As we transition into warmer weather across Virginia and Maryland, bats in the area are emerging from their winter roosts as they transition to migration and breeding seasons.  If your projects involve tree clearing, you may need to follow time of year restrictions for those bat species recognized as threatened or endangered under the Endangered Species Act.

Both Virginia and Maryland are home to varied species of bats, but tree clearing time of year restrictions differ depending on the status of the species.  While many bat time of year restrictions begin June 1, the time of year restrictions for the federally endangered Indiana bat (Myotis sodalis) and the federally endangered northern long-eared bat (Myotis septentrionalis) begin April 1.

Our April 12, 2023 Regulatory Updates webinar addressed bat protections. Learn more here!

Indiana Bat

As a federally endangered species, the Indiana bat is afforded greater protection than other federally threatened or even state endangered species – so tree clearing near known hibernaculum or roosts is restricted for a longer period. If your project is within a county where the Indiana bat is known to hibernate or roost (see map), you must coordinate with the U.S. Fish and Wildlife Service (USFWS) prior to clearing trees during any time of year.

Northern Long-Eared Bat TOYR

Both Virginia and Maryland are home to the northern long-eared bat, a federally endangered species under the Endangered Species Act.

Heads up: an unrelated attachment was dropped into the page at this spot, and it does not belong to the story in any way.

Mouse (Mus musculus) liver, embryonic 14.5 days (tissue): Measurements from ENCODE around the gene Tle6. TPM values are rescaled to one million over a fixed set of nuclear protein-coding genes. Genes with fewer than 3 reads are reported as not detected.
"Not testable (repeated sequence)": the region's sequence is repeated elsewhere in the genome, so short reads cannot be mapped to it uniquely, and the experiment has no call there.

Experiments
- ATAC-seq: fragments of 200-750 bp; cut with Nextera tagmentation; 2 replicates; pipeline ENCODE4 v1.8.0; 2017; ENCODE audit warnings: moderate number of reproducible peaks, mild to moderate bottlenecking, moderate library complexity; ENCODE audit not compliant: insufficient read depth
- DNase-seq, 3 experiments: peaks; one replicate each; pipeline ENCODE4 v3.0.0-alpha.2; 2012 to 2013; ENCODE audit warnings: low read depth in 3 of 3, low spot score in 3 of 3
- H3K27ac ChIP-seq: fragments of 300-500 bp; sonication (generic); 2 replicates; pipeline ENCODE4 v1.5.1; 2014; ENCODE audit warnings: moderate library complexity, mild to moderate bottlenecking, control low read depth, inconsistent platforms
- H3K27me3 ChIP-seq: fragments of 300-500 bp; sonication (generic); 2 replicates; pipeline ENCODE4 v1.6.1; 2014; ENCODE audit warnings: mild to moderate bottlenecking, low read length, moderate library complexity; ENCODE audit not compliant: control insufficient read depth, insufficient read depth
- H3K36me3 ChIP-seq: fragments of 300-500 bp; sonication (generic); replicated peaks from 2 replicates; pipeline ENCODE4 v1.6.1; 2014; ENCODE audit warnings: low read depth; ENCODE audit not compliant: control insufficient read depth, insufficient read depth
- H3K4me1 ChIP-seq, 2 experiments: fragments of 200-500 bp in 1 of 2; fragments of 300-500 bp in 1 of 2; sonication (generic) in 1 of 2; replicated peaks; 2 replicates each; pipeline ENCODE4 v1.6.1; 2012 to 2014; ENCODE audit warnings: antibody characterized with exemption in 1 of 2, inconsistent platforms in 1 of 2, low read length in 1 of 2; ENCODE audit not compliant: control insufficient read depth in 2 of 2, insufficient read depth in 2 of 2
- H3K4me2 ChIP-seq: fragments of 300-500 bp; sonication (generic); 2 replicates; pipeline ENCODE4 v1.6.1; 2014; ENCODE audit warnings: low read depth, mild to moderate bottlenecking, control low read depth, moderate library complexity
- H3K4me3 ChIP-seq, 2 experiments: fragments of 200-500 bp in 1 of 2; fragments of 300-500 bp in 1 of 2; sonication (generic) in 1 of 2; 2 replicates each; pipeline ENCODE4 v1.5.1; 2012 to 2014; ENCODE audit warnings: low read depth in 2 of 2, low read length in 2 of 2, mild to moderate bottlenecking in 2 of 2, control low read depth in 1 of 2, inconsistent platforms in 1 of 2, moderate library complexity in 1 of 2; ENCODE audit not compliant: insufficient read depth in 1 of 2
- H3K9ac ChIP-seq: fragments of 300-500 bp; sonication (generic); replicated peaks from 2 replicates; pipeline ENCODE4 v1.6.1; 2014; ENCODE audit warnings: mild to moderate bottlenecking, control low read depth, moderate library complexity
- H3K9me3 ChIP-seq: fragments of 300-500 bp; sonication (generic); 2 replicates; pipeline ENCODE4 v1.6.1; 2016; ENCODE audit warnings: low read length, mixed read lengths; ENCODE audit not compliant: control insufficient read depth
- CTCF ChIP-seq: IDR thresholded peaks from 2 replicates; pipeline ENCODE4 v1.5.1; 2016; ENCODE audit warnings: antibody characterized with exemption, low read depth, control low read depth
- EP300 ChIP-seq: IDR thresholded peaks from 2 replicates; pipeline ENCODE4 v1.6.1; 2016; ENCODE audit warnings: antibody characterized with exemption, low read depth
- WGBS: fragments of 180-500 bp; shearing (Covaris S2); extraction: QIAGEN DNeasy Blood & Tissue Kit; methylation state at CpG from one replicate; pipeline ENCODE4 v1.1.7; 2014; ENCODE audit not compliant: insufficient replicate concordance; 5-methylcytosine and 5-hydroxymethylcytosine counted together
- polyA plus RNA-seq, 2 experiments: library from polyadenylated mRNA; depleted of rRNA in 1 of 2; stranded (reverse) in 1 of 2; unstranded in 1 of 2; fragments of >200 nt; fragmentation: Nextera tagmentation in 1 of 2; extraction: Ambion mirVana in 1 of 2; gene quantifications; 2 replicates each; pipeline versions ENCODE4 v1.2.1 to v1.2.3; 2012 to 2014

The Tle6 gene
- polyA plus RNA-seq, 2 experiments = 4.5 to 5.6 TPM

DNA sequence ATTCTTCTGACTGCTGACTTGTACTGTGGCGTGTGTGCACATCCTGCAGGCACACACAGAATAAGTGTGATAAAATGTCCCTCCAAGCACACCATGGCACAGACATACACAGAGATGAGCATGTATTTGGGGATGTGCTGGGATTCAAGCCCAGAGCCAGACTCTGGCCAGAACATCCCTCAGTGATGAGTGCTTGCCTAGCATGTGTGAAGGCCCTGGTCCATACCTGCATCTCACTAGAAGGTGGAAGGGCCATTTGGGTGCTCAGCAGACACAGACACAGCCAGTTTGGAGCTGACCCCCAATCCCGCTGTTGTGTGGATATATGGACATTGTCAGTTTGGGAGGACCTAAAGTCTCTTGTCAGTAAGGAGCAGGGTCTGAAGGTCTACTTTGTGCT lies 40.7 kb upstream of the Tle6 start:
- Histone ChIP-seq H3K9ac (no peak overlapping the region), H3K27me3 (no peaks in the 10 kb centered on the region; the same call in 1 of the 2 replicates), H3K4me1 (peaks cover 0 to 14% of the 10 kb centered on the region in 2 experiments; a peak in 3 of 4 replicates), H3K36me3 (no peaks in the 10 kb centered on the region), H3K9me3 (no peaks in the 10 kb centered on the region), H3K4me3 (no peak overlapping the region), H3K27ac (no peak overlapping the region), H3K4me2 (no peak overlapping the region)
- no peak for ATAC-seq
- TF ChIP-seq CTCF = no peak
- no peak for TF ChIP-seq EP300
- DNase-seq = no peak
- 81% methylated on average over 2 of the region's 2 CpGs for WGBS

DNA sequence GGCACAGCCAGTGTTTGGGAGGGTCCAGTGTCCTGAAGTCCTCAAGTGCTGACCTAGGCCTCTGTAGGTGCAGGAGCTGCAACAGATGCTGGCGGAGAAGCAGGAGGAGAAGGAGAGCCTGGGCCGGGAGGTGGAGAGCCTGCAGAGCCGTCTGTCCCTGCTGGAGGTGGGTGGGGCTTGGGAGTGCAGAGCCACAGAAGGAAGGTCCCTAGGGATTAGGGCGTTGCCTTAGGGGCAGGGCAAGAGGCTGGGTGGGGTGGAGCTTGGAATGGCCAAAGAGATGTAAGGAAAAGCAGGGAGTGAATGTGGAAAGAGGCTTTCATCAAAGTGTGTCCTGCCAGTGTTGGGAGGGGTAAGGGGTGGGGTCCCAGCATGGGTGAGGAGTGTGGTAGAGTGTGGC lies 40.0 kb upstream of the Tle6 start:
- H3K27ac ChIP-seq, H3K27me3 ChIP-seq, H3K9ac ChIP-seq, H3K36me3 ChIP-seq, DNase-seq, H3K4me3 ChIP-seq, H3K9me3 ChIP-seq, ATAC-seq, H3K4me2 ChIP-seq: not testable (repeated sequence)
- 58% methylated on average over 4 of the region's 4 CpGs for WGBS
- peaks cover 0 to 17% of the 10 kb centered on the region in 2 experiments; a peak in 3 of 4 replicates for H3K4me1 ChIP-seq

For all projects, the newly released USFWS NLEB Rangewide Decision Key (DKey) should be completed to determine if the project will have an effect on the species. Projects with a May Affect, Likely to Adversely Affect determination will need to adhere to a time of year restriction (no tree clearing) of April 1 through November 14¹ or pursue further coordination with USFWS or U.S. Army Corps of Engineers (COE) as applicable. For projects where a COE wetland permit was issued prior to the NLEB uplisting on March 31, 2023, and tree clearing is not yet complete, the project will need to be re-coordinated through the COE. Projects that do not require a federal permit should also complete the DKey to determine potential effects from tree clearing. Please contact WSSI to assist in this re-coordination process.

Little Brown Bat and Tri-Colored Bat TOYR

Both the little brown bat (Myotis lucifugus) and tri-colored bat (Perimyotis subflavus) are state-endangered in Virginia.  The tri-colored bat has been recently proposed as endangered on the federal level by USFWS, and changes to time of year restrictions are expected in the near future.

  • The Virginia DWR website identifies the approximate location of known hibernacula and known maternity roost trees for the little brown bat and tri-colored bat.
  • Neither species is state-endangered or subject to time of year restrictions in Maryland, at this time.

¹ Projects in the coastal plain of Virginia, east of Interstate 95 and south of the James River, where northern long-eared bats are active year-round have a TOYR from December 15 – February 15 and April 15 – July 30.

Need Help? Just light the Bat Signal!

Wetland Studies and Solutions can help you determine if your project is in an area where threatened or endangered bats are known to hibernate or roost, coordinate with Virginia and Maryland agencies, help plan your future projects around bat time of year restrictions, or develop a Conservation Plan – we can also perform a bat survey on your project site if required. For more information about any of our bat services, reach out to one of our contacts below.


  • Ben Rosner

    Director - Environmental Science

    Gainesville, VA

  • Mike Klebasko

    Manager - Maryland Environmental Science

    Millersville, MD

  • Christie Blevins

    Director - Regulatory

    Gainesville, VA